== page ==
Sacré-Cœur – Sometimes there is a tough core you get to as you get to the centre of the cabbage. That you’ll have to remove and you should not use it unless you are really desperate. It almost kinda feels knobbish. Ask some other time.

Slice the bloody Cabbage – Place rinsed cabbage leaves in a colander to drain. These leaves have ribs and the outer leaves have ribs that are like the Drakensberg Range. Trim the leaves one by one of the tougher ribs that run down the middle of each leaf. Only the larger ribs. Slice the ribs real thin with a good sharp knife. I use my chef’s knife for pretty much most of my cutting jobs. Now take the leaves or parts thereof. Start with the outer leaves. Lay them one on top of the other about four ply. Slice them into strips about ¼ inch to ½ inch wide. Once the leaves are done slice the cores. Since they are more tender you’ll find they are easier to slice after the slightly less tender outer leaves. But this is all good stuff so don’t throw out anything. Place the sliced cabbage in a large bowl as you progress.

Green Chillies – Fresh and hot – Once you are done slicing the cabbage slice about 3 – 4 fresh hot green chillies and add to it. Or you can adjust to taste if you are a coward. If you are a daredevil go for it.

Get yourself about 4 – 5 dry red chillies and pound it with about a heaping tablespoon of maldive fish chips. Set aside. Add a 1” piece of Ceylon cinnamon to it with about ¼ teaspoon fenugreek seeds.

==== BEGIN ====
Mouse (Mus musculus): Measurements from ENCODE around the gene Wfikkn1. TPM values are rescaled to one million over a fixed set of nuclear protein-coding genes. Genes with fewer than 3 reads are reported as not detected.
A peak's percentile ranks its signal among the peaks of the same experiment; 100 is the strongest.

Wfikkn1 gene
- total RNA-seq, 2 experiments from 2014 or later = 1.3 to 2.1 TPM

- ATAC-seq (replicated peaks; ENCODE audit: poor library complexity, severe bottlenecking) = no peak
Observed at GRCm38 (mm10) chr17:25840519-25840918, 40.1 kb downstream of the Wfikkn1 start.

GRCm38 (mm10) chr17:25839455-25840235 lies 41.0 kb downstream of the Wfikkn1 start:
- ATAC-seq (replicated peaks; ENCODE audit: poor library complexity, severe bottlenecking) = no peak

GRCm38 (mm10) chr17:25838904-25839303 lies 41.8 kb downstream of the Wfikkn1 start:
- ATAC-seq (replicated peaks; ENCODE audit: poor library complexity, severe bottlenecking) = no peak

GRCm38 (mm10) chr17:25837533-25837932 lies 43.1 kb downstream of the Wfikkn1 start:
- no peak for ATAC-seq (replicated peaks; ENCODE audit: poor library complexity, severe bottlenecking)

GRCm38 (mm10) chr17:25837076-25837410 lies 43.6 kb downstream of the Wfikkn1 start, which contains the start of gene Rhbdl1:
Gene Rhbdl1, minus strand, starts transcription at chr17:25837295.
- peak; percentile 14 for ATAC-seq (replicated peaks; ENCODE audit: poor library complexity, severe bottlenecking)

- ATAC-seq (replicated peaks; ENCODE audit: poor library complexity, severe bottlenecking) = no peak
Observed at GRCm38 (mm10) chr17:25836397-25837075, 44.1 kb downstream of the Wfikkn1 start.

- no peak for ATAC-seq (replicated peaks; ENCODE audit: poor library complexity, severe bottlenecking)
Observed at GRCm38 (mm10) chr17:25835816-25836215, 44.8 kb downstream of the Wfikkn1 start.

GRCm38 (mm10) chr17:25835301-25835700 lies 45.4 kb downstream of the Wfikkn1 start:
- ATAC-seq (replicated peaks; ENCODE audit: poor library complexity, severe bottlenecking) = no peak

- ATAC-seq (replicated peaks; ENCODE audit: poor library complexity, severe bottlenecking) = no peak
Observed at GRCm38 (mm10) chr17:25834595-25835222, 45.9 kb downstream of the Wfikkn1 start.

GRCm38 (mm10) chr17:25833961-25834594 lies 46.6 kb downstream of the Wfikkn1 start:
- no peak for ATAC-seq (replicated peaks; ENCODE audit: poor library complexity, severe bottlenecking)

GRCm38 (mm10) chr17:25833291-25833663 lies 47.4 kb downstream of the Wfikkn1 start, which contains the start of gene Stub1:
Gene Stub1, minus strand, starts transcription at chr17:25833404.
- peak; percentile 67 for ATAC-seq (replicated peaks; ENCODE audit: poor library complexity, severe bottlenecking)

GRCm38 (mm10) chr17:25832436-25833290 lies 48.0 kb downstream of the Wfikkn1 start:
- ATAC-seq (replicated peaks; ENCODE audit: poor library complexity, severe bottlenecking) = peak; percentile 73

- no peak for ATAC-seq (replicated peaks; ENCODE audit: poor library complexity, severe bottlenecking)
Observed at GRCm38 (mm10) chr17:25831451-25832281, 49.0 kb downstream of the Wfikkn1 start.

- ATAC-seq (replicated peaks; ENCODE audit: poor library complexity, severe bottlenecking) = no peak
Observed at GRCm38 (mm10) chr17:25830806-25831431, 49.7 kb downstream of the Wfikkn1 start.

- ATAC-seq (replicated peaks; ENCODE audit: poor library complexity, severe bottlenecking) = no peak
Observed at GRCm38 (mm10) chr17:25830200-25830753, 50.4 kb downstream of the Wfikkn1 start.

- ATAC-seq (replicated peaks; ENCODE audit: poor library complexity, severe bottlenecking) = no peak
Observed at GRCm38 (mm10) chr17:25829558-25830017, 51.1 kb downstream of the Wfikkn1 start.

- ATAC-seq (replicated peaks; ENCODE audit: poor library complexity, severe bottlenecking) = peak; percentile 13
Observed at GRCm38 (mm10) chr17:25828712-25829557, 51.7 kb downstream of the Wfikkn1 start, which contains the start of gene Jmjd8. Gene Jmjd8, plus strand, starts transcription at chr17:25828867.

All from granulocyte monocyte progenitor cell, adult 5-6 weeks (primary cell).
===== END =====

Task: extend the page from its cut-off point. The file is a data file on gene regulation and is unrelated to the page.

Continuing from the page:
Set aside a teaspoon of mustard seeds and 1/2 teaspoon of fennel seeds. Also about a tablespoon of fresh/frozen curry leaves. (Never dry. That’s disgusting).

Get yourself about a heaping teaspoon of turmeric and two teaspoons good dark roasted Ceylon curry powder.
Slice about 3 small onions lengthwise. Mince fine a piece of ginger about a thumb’s size. (Ha! My thumb). About 5-10 cloves of garlic peeled, then sliced lengthwise and then halved lengthwise.

In a heavy bottomed sauce pan that could hold all of the cabbage, heat about 1/3 or 1/4th cup of oil to near smoking over medium heat. Take off stove and take a splatter shield and quickly throw in the mustard seeds and cover with splatter shield. They will pop and easily burn you. Be careful. Then add the fennel seeds to brown. Use splatter shield. Then bring back to the stove at medium heat. Add the curry leaves and when fragrant (takes a minute or less, much less) and the onions and fry stirring often till near brown and cooked through having added a ¼ teaspoon salt to it. Stir all the time and once cooked and beginning to brown make a space in middle and add the garlic and continue to stir till beginning to soften but do not burn.

Make some space in pan and add some oil (tablespoon) into the space and heat till hot. Add the pounded chillies and maldive fish and stir without burning and then add the fenugreek and Ceylon cinnamon. Stir for a few seconds and make some space in pan. Add and stir the turmeric and curry powder. Stir a few seconds till fragrant and now incorporate everything in pan.

Add the cabbage in batches starting with one fourth. Keep stirring. Reduce heat if it’s too high so you don’t burn the cabbage. That’d be disgusting. Watch and stir and keep adding the rest of cabbage in similar batches till all is incorporated. Keep heat as high as possible but not so high it would burn the cabbage. Keep stirring. Once all the cabbage is in keep stirring for about 15 minutes till cabbage is bite tender. Taste for salt and adjust seasonings.

Adding cabbage in batches … and constantly stirring it so it does not burn.